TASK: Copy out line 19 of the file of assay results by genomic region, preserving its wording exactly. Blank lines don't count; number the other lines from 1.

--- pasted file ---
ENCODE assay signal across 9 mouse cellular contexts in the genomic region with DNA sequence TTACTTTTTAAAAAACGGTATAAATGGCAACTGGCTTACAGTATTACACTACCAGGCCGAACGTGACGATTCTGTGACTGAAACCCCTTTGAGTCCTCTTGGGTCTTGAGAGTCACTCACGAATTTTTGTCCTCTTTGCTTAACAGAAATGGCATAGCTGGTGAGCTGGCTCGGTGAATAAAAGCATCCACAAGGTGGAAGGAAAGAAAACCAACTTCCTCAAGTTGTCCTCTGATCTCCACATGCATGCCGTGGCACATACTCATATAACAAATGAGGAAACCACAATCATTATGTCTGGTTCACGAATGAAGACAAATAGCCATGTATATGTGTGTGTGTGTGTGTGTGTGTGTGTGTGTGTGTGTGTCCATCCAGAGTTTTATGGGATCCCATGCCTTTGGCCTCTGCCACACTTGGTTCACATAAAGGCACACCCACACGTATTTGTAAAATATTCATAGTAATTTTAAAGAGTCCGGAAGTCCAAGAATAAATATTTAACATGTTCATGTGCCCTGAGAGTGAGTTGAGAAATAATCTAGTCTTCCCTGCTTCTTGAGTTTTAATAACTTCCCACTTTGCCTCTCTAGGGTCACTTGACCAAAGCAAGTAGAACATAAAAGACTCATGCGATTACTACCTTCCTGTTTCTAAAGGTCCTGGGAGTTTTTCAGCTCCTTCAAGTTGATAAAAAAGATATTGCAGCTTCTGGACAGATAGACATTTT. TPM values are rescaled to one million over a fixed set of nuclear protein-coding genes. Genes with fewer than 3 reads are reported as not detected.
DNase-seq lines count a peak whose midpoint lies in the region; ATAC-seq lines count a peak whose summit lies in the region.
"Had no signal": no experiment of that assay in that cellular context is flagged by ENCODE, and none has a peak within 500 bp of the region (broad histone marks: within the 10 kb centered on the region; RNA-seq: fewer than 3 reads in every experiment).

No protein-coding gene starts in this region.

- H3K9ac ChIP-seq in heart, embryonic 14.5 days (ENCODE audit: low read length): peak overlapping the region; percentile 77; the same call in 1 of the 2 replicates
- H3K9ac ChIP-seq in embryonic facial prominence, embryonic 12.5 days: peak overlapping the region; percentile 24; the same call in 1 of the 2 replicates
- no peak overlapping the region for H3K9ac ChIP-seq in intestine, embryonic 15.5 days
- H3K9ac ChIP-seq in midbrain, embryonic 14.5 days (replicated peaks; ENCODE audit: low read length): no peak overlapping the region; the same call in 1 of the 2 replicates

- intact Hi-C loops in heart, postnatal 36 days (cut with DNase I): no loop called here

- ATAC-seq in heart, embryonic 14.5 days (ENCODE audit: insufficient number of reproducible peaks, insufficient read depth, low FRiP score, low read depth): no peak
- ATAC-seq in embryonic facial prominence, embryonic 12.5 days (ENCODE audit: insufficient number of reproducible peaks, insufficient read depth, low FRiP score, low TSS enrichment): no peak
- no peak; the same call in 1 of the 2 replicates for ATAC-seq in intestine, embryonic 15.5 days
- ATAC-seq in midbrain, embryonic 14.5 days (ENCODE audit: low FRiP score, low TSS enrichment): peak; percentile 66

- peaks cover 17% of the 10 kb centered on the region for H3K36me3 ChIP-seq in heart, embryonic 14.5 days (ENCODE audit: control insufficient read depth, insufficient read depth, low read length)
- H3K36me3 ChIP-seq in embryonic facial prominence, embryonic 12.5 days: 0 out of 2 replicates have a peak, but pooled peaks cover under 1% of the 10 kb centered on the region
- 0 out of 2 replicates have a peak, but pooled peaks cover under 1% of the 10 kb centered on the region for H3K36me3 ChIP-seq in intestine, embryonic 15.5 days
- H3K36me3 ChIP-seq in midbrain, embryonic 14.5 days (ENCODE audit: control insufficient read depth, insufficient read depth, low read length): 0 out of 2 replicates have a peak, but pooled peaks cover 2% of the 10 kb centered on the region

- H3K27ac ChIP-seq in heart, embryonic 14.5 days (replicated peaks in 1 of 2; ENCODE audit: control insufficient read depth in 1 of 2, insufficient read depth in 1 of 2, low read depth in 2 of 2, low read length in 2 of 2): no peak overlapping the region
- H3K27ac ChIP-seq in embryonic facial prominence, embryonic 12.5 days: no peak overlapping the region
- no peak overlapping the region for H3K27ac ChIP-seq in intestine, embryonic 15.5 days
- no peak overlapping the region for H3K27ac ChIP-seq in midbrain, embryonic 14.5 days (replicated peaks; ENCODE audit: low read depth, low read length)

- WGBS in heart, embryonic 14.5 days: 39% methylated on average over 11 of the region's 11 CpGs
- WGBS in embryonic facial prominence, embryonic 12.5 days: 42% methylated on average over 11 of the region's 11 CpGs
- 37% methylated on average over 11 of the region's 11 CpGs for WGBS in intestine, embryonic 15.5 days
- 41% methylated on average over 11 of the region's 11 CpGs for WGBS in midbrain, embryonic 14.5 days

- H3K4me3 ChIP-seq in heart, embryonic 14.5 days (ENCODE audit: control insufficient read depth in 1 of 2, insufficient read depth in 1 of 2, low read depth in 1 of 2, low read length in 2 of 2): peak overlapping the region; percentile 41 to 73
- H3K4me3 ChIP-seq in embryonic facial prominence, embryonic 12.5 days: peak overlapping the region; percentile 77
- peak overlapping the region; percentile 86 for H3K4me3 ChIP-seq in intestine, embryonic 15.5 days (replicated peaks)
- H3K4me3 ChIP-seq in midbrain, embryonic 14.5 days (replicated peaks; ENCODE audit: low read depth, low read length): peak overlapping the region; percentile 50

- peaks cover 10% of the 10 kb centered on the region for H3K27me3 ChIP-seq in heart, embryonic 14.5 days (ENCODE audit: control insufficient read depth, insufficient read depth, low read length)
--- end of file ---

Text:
- H3K27ac ChIP-seq in embryonic facial prominence, embryonic 12.5 days: no peak overlapping the region